Unique three-dimensional solar cells that capture nearly all of the light that strikes them could boost the efficiency of photovoltaic (PV) systems while reducing their size, weight and mechanical complexity.
The new 3D solar cells capture photons from sunlight using an array of miniature “tower” structures that resemble high-rise buildings in a city street grid. The cells could find near-term applications for powering spacecraft, and by enabling efficiency improvements in photovoltaic coating materials, could also change the way solar cells are designed for a broad range of applications.
“Our goal is to harvest every last photon that is available to our cells,” said Jud Ready, a senior research engineer in the Electro-Optical Systems Laboratory at the Georgia Tech Research Institute (GTRI). “By capturing more of the light in our 3D structures, we can use much smaller photovoltaic arrays. On a satellite or other spacecraft, that would mean less weight and less space taken up with the PV system.”
The 3D design was described in the March 2007 issue of the journal JOM, published by The Minerals, Metals and Materials Society. The research has been sponsored by the Air Force Office of Scientific Research, the Air Force Research Laboratory, NewCyte, and Intellectual Property Partners, LLC. A global patent application has been filed for the technology.
The GTRI photovoltaic cells trap light between their tower structures, which are about 100 microns tall, 40 microns by 40 microns square, 10 microns apart - and built from arrays containing millions of vertically-aligned carbon nanotubes. Conventional flat solar cells reflect a significant portion of the light that strikes them, reducing the amount of energy they absorb.
Because the tower structures can trap and absorb light received from many different angles, the new cells remain efficient even when the sun is not directly overhead. That could allow them to be used on spacecraft without the mechanical aiming systems that maintain a constant orientation to the sun, reducing weight and complexity – and improving reliability.
“The efficiency of our cells increases as the sunlight goes away from perpendicular, so we may not need mechanical arrays to rotate our cells,” Ready noted.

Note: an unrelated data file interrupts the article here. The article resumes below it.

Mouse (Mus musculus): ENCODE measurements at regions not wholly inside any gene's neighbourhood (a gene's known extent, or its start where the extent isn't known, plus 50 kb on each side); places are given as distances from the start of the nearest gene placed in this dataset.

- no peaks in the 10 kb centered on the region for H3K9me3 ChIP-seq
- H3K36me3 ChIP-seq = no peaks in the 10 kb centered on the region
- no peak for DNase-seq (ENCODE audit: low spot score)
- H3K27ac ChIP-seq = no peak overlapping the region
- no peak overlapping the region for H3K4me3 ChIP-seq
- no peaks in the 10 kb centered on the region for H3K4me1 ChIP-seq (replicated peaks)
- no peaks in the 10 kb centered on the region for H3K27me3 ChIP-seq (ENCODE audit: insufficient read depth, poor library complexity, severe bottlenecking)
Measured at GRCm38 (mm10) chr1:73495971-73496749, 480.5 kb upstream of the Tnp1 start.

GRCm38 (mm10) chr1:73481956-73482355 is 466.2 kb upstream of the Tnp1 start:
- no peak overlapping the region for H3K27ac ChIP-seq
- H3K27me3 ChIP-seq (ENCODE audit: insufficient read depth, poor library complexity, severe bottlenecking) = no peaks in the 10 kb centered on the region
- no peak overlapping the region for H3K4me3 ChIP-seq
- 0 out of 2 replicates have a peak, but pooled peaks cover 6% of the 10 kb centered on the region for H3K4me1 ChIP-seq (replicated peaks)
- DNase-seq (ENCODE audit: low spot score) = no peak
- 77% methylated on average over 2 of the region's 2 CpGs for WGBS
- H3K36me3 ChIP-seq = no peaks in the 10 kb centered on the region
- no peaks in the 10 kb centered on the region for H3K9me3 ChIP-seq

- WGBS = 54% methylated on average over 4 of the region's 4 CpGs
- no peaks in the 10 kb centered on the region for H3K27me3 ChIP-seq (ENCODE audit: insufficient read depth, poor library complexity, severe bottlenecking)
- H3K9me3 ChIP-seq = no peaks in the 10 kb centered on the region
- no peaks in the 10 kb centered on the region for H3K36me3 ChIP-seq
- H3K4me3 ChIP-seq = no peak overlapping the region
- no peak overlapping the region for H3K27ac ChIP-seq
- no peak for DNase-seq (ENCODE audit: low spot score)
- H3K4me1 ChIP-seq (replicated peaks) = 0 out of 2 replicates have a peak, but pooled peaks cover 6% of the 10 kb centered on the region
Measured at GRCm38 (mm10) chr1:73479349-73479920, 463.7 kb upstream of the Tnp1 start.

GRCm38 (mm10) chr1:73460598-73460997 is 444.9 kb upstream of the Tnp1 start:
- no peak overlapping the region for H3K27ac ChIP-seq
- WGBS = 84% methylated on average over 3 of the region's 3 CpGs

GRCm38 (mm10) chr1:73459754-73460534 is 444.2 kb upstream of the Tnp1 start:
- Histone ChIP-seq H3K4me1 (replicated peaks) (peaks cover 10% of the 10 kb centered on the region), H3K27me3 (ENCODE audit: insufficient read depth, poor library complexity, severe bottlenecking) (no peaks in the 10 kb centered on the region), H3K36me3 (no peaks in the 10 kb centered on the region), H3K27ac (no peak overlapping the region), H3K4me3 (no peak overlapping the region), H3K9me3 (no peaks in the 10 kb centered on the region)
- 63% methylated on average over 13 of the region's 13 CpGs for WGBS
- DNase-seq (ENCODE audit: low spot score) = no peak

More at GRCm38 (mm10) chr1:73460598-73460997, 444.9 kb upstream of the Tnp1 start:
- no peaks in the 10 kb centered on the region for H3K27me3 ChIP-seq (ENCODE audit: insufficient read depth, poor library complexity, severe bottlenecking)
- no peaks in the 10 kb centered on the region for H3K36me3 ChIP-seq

The ability of the 3D cells to absorb virtually all of the light that strikes them could also enable improvements in the efficiency with which the cells convert the photons they absorb into electrical current.
In conventional flat solar cells, the photovoltaic coatings must be thick enough to capture the photons, whose energy then liberates electrons from the photovoltaic materials to create electrical current. However, each mobile electron leaves behind a “hole” in the atomic matrix of the coating.
The longer it takes electrons to exit the PV material, the more likely it is that they will recombine with a hole -- reducing the electrical current.
Because the 3D cells absorb more of the photons than conventional cells, their coatings can be made thinner, allowing the electrons to exit more quickly, reducing the likelihood that recombination will take place. That boosts the “quantum efficiency” – the rate at which absorbed photons are converted to electrons – of the 3D cells.
Fabrication of the cells begins with a silicon wafer, which can also serve as the solar cell’s bottom junction. The researchers first coat the wafer with a thin layer of iron using a photolithography process that can create a wide variety of patterns. The patterned wafer is then placed into a furnace heated to 780 degrees Celsius. Hydrocarbon gases are then flowed into furnace, where the carbon and hydrogen separate. In a process known as chemical vapour deposition, the carbon grows arrays of multi-walled carbon nanotubes atop the iron patterns.
Once the carbon nanotube towers have been grown, the researchers use a process known as molecular beam epitaxy to coat them with cadmium telluride (CdTe) and cadmium sulphide (CdS) which serve as the p-type and n-type photovoltaic layers. Atop that, a thin coating of indium tin oxide, a clear conducting material, is added to serve as the cell’s top electrode.
In the finished cells, the carbon nanotube arrays serve both as support for the 3D arrays and as a conductor connecting the photovoltaic materials to the silicon wafer.
The researchers chose to make their prototypes cells from the cadmium materials because they were familiar with them from other research. However, a broad range of other photovoltaic materials could also be used, and selecting the best material for specific applications will be a goal of future research.
Ready also wants to study the optimal heights and spacing for the towers, and to determine the trade-offs between spacing and the angle at which the light hits the structures.
The new cells face several hurdles before they can be commercially produced. Testing must verify their ability to survive launch and operation in space, for instance. And production techniques will have to scaled up from the current two-inch laboratory prototypes.
“We have demonstrated that we can extract electrons using this approach,” Ready said. “Now we need to get a good baseline to see where we compare to existing materials, how to optimize this and what’s needed to advance this technology.”
Intellectual Property Partners of Atlanta holds the rights to the 3D solar cell design and is seeking partners to commercialize the technology.
Another commercialization path is being followed by an Ohio company, NewCyte, which is partnering with GTRI to use the 3D approach for terrestrial solar cells. The Air Force Office of Scientific Research has awarded the company a Small Business Technology Transfer (STTR) grant to develop the technology.